The children's charity Barnardo's has been honoured in the 2011 Charity Learning Awards for its innovative use of virtual learning technologies.
Headed by assistant director of information services, learning and communication Lisa Johnson, the relatively small team spearheaded and implemented training across 400 sites in the UK and Northern Ireland, helping to reach 7,500 staff at the charity.
Judges were impressed by the various technologies including the charity's e-learning course, virtual classrooms, video wikis and an online learning community portal - all of which has had a "major impact" on the way the charity supports its employees, according to Ms Johnson.
She described how, initially, staff members were reluctant to try e-learning as they felt "isolated" through it.
"By introducing individual learning contracts, team-based learning and promoting learning in small bite-sized modules, we helped people overcome their concerns," Ms Johnson explained.
Demonstrating the progress her department had made, she added that 60 per cent of the charity's continued professional development strategy was now delivered online. This has helped bring the total number of learners reached through e-learning and the like to 54 per cent more in 2010-11 compared to levels seen in 2006-07.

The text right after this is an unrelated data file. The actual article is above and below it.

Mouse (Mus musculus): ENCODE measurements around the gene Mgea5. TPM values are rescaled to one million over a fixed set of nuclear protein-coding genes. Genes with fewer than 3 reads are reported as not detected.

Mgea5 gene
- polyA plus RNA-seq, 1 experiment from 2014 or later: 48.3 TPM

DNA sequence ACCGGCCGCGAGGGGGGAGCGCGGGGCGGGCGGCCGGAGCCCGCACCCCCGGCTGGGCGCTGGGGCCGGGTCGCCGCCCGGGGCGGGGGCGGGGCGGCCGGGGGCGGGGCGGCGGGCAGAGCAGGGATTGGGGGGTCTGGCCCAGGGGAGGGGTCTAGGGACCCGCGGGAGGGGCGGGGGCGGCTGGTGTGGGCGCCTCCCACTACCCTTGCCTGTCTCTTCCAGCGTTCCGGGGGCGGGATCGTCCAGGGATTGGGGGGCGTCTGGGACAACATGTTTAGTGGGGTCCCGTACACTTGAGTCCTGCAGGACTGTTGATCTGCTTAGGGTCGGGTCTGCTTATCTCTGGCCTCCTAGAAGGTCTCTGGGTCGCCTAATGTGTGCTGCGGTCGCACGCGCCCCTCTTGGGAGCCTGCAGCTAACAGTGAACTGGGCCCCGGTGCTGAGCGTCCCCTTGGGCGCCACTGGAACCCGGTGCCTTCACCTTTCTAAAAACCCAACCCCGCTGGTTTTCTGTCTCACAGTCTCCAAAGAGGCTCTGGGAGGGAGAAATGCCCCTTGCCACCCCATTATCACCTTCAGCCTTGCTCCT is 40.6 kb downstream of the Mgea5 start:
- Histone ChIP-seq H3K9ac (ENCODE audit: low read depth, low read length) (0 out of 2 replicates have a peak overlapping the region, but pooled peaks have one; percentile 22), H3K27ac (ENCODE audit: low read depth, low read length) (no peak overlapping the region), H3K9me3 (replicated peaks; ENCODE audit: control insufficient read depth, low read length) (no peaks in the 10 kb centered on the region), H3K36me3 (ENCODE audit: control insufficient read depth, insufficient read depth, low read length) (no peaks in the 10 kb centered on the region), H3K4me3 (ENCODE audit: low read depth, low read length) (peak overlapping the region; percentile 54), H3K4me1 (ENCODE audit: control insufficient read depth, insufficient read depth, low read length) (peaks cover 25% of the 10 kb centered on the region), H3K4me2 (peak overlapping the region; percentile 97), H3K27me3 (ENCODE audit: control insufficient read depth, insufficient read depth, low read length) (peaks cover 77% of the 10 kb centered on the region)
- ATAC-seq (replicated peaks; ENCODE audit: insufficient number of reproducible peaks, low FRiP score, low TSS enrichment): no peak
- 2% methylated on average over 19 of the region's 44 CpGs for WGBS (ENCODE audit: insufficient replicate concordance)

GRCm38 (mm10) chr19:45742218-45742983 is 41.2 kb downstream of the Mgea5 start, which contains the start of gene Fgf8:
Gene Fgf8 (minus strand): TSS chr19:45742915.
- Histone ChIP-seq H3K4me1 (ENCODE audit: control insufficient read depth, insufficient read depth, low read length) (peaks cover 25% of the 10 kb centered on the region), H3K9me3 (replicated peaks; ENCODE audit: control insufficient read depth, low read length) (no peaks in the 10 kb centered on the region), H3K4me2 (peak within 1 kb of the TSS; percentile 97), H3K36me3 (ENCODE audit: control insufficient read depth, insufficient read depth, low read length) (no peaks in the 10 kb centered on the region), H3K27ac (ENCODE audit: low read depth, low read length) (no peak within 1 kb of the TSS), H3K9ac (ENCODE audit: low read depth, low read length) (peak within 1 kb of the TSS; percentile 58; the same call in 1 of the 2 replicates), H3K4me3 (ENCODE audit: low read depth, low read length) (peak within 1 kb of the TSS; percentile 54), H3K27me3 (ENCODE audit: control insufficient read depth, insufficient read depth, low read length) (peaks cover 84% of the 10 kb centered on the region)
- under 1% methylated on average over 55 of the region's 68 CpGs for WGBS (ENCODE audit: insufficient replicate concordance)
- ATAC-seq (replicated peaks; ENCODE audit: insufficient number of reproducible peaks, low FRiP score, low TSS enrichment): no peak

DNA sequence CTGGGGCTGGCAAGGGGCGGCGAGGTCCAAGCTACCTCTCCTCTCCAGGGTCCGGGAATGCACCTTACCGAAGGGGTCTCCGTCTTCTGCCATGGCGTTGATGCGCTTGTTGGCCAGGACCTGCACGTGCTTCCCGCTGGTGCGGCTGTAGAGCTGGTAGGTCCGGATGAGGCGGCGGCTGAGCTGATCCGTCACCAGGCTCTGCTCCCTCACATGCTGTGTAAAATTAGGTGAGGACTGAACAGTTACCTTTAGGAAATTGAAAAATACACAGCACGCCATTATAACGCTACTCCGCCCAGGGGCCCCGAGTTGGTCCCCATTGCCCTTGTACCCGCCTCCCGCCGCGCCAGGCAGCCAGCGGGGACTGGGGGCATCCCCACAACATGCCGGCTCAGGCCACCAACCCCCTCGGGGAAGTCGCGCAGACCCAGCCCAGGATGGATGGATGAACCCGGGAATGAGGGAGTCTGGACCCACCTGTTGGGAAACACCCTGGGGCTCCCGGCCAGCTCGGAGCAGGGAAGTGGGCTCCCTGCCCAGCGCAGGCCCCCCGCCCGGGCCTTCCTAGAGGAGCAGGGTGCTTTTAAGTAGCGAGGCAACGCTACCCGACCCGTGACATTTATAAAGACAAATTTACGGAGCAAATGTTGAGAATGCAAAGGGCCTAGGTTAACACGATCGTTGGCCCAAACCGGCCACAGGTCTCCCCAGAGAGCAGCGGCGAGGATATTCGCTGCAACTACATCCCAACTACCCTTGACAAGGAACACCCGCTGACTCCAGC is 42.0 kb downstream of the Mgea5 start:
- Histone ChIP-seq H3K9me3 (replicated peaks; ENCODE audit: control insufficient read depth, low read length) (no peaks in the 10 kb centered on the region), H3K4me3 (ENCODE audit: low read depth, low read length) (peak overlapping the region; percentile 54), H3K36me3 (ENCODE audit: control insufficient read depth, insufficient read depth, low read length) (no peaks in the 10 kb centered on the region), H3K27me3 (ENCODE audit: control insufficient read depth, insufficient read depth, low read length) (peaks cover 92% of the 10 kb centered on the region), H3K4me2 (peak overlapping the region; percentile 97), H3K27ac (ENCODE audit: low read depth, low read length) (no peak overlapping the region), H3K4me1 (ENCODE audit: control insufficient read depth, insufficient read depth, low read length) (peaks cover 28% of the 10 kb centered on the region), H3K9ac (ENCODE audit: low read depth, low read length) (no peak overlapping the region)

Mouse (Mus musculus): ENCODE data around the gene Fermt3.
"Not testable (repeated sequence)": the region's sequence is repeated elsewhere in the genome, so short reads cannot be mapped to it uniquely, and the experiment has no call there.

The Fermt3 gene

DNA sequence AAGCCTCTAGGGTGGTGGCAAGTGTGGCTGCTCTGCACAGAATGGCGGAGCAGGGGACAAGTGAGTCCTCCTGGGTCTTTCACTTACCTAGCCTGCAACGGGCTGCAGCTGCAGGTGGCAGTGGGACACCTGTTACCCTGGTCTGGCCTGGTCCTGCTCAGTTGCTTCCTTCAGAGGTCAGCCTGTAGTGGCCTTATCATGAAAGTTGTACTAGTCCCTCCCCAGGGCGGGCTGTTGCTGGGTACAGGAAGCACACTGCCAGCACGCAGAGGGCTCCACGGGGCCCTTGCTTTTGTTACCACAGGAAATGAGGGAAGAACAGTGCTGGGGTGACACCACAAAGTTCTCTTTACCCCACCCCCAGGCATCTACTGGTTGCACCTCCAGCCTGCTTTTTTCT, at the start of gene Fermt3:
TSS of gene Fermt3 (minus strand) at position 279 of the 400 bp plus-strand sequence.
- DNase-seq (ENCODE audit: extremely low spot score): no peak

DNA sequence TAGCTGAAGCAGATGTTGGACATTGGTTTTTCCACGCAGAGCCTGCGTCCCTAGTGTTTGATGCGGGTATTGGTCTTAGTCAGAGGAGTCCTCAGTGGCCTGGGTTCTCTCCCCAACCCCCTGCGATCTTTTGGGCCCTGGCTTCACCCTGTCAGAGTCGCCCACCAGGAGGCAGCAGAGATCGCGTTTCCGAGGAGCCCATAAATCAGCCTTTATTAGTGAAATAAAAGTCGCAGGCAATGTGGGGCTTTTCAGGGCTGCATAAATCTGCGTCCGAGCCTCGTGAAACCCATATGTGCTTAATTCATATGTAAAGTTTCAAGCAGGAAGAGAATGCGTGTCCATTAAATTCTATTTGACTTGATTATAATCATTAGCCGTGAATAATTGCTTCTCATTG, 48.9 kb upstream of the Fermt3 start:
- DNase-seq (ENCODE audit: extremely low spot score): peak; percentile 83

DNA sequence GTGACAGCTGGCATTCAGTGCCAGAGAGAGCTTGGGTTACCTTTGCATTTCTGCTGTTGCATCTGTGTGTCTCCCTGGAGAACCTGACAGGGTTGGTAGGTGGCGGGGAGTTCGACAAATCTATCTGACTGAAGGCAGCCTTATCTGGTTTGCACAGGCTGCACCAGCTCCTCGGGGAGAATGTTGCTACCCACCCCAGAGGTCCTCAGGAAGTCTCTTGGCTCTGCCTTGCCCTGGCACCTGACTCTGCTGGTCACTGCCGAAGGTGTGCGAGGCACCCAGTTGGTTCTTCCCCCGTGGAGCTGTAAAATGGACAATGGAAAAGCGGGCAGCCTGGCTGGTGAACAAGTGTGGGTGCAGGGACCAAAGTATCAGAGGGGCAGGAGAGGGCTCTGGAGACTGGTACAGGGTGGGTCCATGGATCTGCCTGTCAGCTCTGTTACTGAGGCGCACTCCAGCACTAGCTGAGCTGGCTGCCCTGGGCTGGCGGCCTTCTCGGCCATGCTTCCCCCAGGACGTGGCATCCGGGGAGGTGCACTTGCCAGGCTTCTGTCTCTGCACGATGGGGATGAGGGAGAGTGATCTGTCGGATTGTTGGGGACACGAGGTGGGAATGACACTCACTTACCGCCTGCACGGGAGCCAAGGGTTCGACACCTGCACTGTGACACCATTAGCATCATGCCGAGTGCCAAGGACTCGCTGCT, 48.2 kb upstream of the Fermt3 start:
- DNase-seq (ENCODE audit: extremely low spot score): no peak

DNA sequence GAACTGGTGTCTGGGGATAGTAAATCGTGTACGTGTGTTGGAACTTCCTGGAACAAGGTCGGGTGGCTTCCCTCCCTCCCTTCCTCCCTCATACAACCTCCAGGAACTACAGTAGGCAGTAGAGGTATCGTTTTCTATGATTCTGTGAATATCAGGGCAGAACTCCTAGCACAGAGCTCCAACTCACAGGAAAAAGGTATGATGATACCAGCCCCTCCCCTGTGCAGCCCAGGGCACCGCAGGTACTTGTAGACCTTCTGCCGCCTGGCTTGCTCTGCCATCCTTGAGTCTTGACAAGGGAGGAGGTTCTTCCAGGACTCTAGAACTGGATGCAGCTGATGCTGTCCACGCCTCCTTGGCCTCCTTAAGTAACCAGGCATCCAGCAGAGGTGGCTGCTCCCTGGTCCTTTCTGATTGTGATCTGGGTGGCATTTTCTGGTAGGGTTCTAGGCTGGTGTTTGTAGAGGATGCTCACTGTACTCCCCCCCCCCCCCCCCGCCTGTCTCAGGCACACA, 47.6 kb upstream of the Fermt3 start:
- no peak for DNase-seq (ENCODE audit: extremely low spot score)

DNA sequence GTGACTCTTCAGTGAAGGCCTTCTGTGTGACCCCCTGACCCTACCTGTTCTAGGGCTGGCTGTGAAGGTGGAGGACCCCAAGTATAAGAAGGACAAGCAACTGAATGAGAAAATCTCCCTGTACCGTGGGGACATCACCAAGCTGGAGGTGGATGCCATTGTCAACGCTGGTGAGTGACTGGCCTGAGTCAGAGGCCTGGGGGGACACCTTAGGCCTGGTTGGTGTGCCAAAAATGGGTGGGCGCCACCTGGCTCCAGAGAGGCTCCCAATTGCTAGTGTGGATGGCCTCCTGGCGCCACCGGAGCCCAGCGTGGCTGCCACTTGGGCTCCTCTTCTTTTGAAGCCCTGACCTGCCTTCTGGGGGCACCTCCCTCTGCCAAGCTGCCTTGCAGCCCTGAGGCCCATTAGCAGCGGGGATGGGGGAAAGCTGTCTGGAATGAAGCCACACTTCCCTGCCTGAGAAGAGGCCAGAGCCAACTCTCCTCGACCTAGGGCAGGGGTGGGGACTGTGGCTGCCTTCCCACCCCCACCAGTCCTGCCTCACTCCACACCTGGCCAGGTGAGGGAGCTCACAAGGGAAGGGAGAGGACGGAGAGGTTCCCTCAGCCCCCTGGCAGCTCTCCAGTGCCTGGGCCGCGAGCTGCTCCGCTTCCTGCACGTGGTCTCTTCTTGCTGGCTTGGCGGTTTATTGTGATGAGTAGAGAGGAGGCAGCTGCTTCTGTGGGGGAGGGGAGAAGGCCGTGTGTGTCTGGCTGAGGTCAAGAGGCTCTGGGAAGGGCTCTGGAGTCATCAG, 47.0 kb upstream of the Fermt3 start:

An apparent shift has therefore been fostered through the technology, creating a noticeable impact on the charity's overall learning culture.
Martin Baker, chief executive officer of the Charity Learning Consortium, said the award represented an "inspirational example of how a small team can achieve a great deal", before adding that it was a great story for other businesses to follow, not limited to charities.
Organisations such as healthcare bodies are also seeing the benefits of using specialised online courses and virtual education systems to enhance and improve the skills of their workforce. Portsmouth Hospitals NHS Trust is one professional body utilising ICT systems for these purposes.
Unlike e-learning modules available to the general public, the trust has developed a course designed to assist medical staff in helping patients avoid alcohol misuse, BBC News reports.